Imagine an alien world ruled by "advanced dinosaurs" as smart as humans—maybe even smarter.
Science fiction? Not necessarily, says the author of a provocative new study whose title--“Evidence for the Likely Origin of Homochirality in Amino Acids”—gives no hint of any worrisome extraterrestrial implications.
Published in the March 25 issue of the "Journal of the American Chemical Society," the study addresses the chemistry of amino acids here on Earth. But study author Dr. Ronald Breslow, a professor of chemistry at Columbia University in New York City, said in a written statement the work suggests that if life forms do exist on other planets, they “could well be advanced versions of dinosaurs."
It’s long been known that certain molecules, including DNA and amino acids, exist in two mirror-image forms—a phenomenon known as chirality. And with few exceptions, the amino acids that make up the proteins in life on Earth exist only in the L (left-handed) form. The question is how did this “homochirality” come to be?
Some scientists have speculated that the amino acids that predominate on Earth came to our planet via meteorites four billion years ago. And if that’s what happened on Earth, Dr. Breslow said in the statement, it’s possible that life that might exist on other planets could be based on D amino acids.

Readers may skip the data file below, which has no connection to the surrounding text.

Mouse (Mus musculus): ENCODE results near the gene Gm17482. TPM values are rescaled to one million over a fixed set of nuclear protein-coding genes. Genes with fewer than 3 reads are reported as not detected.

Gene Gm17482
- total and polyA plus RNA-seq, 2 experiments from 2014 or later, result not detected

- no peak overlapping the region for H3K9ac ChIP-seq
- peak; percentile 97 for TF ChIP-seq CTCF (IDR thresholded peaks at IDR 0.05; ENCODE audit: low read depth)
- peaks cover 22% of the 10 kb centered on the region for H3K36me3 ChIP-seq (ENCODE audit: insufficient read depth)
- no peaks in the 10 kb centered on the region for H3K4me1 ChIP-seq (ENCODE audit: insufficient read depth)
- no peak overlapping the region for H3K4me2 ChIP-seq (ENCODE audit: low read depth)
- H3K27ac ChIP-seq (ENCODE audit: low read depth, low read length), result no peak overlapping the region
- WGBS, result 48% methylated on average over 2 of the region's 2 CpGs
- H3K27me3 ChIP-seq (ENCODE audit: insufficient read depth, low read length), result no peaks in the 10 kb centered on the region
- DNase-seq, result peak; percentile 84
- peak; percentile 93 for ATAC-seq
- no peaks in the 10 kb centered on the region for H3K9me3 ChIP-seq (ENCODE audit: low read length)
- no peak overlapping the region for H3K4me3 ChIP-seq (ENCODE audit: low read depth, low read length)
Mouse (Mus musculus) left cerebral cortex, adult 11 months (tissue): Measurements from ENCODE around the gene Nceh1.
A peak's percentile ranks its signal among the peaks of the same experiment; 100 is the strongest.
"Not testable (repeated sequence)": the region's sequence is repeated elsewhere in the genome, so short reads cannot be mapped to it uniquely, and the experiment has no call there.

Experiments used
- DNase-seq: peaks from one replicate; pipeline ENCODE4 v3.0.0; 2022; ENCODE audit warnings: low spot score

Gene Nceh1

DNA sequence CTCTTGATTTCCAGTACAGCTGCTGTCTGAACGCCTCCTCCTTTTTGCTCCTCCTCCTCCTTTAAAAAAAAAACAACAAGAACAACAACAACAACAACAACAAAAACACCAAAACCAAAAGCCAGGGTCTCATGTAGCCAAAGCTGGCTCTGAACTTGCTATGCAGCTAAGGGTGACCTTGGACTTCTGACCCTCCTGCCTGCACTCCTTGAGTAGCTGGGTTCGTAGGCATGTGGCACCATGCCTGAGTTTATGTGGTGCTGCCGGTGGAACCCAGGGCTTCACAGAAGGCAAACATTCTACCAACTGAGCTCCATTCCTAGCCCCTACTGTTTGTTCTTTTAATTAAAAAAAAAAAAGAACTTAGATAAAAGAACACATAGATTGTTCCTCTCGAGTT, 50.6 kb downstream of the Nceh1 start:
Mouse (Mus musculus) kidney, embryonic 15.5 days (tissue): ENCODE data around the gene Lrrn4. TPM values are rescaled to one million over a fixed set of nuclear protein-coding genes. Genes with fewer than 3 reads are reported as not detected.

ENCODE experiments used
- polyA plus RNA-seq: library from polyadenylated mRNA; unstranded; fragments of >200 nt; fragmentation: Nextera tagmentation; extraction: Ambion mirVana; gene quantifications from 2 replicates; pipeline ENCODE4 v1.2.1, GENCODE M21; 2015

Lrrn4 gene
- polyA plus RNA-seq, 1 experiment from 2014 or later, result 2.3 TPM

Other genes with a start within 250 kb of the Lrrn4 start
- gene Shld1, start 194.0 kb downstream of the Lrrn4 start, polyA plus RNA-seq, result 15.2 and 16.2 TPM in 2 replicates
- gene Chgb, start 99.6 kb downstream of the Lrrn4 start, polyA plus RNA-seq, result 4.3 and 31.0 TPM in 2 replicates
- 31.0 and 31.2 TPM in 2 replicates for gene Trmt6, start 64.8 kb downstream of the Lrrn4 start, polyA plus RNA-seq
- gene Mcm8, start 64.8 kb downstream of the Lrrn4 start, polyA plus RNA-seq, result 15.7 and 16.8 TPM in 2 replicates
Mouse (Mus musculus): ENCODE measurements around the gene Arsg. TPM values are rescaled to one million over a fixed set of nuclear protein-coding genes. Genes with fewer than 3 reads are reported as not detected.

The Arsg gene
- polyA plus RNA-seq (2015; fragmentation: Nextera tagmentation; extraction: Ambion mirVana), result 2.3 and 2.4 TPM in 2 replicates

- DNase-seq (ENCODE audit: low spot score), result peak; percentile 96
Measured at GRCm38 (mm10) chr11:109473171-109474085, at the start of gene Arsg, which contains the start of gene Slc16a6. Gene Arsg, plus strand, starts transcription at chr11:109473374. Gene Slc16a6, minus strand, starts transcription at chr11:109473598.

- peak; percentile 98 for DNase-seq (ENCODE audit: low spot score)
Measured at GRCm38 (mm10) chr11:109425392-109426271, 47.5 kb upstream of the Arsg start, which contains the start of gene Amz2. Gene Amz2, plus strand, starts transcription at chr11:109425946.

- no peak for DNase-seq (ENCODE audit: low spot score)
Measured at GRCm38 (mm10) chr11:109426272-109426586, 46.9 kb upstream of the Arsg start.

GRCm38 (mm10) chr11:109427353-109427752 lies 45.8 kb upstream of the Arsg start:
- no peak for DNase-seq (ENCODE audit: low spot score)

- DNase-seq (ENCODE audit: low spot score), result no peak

From there, Breslow makes the jump to advanced dinosaurs. But why might extraterrestrial life be in that form? “Because mammals survived and became us only because the dinosaurs were wiped out by an asteroid, so on a planet similar to ours without the asteroid collision it is unlikely that human types would be there, more probably advanced lizards (dinosaurs),” Dr. Breslow told The Huffington Post in an email.
Not everyone is convinced.
“Animal-like creatures that might evolve on other worlds will not be and cannot be dinosaurs,” Dr. Paul "PZ" Myers, associate professor of biology at the University of Minnesota Morris, wrote on his blog. “There is no reason to imaging that a saurian-mammalian transition is anything but a particular quirk of our particular planet’s evolutionary history—it is not a universal.” Dr. Myers termed the paper “badly written nonsense.”
Of course, if advanced dinosaurs could exist on other planets, we might want to rethink our efforts to make contact with extraterrestrial life. Says Breslow of the brainy dinos he imagines, “I just warn that they might well see us as food.”
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